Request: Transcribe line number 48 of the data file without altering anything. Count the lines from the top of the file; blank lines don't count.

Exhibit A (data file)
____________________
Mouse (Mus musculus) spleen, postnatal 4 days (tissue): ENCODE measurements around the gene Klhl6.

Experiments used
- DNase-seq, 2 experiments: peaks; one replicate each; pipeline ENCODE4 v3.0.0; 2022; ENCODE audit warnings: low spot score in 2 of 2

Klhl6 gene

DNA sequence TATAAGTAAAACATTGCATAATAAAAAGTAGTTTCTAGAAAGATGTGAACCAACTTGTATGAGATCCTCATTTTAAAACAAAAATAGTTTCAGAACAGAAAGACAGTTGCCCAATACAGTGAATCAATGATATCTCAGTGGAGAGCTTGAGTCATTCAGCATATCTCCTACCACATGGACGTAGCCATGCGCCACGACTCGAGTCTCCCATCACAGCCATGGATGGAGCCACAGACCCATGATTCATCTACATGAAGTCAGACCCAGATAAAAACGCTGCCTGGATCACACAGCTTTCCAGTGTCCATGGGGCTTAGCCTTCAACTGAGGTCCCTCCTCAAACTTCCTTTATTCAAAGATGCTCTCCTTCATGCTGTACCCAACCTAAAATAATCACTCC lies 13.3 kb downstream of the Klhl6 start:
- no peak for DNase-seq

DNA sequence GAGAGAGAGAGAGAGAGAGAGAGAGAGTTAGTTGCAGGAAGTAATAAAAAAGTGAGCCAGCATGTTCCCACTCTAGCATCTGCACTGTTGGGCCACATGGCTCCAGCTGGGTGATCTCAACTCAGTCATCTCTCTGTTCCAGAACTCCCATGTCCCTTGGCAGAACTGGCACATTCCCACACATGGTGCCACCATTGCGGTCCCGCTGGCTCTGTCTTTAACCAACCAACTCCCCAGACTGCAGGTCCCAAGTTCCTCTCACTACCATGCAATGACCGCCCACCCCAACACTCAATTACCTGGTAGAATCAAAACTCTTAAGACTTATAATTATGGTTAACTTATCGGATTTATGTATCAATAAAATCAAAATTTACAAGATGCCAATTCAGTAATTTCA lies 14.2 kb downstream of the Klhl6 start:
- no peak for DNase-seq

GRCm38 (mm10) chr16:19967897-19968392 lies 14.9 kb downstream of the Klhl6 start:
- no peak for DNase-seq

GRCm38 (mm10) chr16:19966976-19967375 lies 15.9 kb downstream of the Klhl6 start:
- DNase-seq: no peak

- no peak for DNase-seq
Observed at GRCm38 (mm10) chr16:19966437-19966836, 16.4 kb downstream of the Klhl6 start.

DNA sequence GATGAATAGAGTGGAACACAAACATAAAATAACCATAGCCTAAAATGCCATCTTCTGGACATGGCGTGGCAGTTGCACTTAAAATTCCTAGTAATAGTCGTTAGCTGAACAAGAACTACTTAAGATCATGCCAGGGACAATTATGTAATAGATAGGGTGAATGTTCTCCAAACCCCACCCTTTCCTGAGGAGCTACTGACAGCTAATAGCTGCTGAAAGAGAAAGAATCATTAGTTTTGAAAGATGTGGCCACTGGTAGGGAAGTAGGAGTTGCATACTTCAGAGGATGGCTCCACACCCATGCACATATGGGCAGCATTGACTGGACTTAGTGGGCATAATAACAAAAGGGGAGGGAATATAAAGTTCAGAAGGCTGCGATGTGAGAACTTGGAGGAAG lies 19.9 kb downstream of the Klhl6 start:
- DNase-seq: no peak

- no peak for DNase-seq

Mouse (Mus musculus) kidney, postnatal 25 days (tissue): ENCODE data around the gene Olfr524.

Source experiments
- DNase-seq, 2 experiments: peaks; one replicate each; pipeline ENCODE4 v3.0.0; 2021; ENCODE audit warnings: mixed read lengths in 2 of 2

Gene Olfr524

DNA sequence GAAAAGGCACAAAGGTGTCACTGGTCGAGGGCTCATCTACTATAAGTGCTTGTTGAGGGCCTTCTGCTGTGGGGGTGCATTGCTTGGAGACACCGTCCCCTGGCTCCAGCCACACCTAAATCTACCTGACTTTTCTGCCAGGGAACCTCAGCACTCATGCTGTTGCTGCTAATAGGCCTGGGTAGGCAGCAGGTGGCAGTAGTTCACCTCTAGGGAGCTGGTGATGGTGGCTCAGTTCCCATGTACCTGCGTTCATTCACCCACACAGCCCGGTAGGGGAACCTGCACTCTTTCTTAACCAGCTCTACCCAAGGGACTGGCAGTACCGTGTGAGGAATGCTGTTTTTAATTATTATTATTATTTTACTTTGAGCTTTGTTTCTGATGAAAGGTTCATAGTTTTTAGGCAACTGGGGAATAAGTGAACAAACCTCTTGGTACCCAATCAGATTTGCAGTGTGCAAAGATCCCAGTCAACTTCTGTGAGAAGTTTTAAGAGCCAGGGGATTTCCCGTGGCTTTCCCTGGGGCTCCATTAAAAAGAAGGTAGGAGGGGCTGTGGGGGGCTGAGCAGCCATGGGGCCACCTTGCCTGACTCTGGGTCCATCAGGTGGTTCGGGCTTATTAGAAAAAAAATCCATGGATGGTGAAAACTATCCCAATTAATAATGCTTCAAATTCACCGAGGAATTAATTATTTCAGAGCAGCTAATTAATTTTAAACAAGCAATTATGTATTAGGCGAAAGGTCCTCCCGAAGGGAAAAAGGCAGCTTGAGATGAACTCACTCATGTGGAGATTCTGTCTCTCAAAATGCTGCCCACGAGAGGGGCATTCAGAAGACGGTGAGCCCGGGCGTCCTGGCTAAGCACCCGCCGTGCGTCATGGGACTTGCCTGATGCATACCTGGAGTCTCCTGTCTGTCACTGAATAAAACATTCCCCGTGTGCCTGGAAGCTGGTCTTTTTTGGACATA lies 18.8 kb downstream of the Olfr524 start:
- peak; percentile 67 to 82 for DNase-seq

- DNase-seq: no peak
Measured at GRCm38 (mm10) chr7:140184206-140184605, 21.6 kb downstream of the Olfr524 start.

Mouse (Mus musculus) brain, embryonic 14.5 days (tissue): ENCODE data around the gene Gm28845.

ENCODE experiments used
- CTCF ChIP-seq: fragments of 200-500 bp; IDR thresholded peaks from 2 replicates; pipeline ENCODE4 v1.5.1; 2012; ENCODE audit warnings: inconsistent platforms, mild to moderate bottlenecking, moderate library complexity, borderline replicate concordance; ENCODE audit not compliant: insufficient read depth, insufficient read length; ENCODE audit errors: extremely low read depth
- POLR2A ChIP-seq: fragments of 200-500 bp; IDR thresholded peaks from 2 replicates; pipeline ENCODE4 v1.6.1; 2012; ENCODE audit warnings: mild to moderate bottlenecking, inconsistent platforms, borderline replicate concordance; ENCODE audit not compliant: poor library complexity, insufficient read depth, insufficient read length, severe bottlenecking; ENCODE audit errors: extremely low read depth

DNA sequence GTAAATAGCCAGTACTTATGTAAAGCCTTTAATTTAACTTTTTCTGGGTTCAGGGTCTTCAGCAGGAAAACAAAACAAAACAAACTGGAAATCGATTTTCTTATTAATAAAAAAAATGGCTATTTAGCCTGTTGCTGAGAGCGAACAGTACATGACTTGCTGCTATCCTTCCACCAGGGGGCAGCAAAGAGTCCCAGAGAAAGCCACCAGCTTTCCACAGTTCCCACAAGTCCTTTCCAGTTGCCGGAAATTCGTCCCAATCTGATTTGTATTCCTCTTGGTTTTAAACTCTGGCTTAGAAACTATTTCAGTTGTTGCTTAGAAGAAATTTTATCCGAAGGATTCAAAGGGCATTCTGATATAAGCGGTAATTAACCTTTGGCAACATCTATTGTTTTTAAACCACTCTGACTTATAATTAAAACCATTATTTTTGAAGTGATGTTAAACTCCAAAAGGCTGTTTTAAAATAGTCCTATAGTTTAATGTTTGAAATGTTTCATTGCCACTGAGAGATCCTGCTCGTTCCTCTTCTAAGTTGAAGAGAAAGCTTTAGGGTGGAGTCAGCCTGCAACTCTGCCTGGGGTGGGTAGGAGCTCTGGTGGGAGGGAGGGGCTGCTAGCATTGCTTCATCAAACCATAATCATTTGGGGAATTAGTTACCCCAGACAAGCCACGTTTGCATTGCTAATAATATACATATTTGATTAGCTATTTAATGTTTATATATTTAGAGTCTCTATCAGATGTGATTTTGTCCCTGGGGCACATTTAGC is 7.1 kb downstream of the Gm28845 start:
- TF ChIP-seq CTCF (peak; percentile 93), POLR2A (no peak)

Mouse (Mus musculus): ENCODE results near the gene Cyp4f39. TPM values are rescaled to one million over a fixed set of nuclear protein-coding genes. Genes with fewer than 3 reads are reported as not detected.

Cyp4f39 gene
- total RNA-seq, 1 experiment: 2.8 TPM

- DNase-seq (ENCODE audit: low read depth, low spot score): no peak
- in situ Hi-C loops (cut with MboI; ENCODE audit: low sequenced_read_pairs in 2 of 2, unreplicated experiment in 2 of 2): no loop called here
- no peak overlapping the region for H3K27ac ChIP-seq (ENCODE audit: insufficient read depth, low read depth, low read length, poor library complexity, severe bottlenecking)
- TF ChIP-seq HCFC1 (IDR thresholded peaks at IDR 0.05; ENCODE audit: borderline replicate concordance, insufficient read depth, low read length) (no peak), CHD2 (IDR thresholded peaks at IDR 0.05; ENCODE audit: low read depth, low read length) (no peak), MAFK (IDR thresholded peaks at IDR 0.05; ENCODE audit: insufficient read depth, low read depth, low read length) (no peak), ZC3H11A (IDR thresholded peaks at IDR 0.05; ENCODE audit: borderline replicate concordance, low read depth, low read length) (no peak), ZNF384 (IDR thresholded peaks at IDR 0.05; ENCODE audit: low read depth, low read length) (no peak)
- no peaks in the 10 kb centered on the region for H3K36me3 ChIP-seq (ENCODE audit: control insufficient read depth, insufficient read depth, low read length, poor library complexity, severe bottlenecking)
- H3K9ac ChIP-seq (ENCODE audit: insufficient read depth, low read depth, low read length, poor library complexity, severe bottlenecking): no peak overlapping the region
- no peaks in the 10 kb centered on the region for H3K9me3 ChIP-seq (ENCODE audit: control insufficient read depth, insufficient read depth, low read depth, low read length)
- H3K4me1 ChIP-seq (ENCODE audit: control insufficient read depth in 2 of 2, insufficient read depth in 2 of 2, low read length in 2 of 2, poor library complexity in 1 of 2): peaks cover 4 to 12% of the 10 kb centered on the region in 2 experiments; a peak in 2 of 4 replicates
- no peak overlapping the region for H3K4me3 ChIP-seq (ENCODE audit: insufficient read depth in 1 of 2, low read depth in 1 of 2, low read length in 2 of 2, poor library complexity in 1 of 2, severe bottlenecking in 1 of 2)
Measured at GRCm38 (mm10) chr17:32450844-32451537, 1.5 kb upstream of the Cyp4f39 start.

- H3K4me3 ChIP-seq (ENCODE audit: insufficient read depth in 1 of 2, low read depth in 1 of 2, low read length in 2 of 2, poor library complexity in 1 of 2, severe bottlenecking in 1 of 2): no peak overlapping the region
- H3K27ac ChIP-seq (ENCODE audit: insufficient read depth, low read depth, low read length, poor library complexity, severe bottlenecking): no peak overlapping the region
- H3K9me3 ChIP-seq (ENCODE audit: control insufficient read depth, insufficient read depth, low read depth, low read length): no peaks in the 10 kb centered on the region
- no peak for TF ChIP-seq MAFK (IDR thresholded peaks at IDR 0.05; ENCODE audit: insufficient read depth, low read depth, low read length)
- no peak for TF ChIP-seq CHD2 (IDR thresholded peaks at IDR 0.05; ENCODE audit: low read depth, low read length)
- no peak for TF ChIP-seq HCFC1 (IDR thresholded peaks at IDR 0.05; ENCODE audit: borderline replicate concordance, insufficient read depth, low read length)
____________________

- no peak for TF ChIP-seq MAFK (IDR thresholded peaks at IDR 0.05; ENCODE audit: insufficient read depth, low read depth, low read length)